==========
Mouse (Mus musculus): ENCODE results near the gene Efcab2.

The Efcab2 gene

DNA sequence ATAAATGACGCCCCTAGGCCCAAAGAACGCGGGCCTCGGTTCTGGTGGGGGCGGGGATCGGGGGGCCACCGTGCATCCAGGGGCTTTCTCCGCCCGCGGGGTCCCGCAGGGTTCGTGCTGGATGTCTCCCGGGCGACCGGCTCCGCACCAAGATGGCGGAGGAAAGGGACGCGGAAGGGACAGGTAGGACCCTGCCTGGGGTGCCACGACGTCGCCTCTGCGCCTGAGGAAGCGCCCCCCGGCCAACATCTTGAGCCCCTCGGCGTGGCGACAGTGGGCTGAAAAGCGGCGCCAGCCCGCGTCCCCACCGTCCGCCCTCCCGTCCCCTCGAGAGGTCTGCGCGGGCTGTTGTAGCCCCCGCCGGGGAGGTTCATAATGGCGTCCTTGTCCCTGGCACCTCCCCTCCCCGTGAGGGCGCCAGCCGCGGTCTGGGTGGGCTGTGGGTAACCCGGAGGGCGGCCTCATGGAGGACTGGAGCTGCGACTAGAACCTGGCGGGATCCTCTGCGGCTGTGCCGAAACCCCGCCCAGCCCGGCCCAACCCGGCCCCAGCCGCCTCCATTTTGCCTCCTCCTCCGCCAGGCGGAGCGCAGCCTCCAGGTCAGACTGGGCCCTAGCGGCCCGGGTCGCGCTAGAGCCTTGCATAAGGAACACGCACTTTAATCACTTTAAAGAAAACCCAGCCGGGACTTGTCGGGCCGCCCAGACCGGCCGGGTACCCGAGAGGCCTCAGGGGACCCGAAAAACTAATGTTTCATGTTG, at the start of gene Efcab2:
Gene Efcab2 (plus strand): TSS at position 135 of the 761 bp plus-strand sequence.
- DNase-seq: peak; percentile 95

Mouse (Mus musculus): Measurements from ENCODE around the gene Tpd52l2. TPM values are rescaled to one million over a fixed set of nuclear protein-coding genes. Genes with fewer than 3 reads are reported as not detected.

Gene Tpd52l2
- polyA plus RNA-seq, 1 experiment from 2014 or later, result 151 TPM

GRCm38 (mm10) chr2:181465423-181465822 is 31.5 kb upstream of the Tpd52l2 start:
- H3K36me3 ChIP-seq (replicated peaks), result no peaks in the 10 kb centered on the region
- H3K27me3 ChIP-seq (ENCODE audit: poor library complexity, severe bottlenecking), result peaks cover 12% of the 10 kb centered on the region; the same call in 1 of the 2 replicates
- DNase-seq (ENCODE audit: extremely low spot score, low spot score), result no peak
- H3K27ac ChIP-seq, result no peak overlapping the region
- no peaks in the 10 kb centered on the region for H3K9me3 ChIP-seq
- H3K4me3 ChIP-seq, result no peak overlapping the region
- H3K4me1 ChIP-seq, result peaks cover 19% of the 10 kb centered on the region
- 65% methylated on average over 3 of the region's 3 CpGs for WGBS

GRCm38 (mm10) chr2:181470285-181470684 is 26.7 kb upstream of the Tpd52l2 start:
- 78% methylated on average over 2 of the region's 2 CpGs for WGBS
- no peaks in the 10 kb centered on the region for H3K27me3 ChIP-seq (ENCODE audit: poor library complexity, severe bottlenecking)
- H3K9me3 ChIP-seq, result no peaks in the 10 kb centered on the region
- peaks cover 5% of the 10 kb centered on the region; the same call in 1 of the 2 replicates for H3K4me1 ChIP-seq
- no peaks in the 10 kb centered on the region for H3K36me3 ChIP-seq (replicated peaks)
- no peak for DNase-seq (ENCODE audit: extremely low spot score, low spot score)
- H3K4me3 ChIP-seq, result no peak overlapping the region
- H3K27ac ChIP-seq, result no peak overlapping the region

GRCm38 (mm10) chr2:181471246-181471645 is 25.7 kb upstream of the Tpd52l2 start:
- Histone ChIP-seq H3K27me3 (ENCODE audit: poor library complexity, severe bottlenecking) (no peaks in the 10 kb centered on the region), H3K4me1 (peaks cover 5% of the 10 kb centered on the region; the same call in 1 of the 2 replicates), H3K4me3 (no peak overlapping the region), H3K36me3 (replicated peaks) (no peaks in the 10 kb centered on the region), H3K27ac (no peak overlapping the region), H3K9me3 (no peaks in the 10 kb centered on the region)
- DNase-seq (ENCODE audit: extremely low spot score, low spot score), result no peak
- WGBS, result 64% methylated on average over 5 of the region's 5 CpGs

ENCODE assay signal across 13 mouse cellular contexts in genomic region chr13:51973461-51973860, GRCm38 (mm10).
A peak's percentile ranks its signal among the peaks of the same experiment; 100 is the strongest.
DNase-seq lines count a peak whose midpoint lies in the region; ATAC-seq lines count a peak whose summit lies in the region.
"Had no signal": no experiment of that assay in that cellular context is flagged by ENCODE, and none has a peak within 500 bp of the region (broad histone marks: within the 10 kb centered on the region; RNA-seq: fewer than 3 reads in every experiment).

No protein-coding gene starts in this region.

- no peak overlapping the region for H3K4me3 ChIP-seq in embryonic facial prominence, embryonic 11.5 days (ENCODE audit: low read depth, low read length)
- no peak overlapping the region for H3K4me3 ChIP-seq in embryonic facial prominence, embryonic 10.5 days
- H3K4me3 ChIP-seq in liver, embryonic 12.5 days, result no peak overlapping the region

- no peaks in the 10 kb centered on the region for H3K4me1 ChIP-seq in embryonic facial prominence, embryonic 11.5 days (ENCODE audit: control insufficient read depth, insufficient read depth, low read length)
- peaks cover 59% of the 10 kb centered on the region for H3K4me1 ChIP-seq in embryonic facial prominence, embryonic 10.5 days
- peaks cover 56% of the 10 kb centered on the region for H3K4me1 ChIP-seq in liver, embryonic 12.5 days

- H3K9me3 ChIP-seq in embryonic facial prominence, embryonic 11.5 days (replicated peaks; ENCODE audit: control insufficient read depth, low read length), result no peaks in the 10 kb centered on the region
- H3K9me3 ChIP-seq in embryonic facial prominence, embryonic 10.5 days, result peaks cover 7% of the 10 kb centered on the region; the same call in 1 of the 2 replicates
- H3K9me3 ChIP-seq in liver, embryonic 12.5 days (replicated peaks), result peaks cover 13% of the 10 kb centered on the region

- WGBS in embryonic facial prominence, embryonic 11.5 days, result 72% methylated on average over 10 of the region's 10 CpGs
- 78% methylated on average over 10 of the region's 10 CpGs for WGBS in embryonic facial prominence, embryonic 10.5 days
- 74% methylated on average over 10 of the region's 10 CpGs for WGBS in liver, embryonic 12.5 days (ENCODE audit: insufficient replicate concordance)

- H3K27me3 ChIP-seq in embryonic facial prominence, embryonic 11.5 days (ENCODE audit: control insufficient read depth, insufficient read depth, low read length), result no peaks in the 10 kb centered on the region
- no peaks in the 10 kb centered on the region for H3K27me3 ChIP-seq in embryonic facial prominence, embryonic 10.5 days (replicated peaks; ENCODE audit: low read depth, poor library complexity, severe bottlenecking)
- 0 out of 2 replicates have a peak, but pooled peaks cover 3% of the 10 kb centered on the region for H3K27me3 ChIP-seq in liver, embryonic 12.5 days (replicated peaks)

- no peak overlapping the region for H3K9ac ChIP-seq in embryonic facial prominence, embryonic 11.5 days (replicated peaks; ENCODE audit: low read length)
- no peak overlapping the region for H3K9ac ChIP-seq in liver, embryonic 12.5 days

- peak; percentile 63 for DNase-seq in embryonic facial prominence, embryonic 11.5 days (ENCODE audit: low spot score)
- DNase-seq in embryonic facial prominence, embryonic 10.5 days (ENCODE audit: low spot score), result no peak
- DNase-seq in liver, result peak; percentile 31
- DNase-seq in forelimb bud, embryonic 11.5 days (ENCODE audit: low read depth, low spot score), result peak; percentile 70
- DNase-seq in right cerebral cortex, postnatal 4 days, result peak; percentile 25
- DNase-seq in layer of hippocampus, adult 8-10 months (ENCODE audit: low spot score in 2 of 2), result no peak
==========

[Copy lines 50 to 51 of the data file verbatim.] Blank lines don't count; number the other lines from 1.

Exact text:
- 0 out of 2 replicates have a peak, but pooled peaks cover 3% of the 10 kb centered on the region for H3K27me3 ChIP-seq in liver, embryonic 12.5 days (replicated peaks)

- no peak overlapping the region for H3K9ac ChIP-seq in embryonic facial prominence, embryonic 11.5 days (replicated peaks; ENCODE audit: low read length)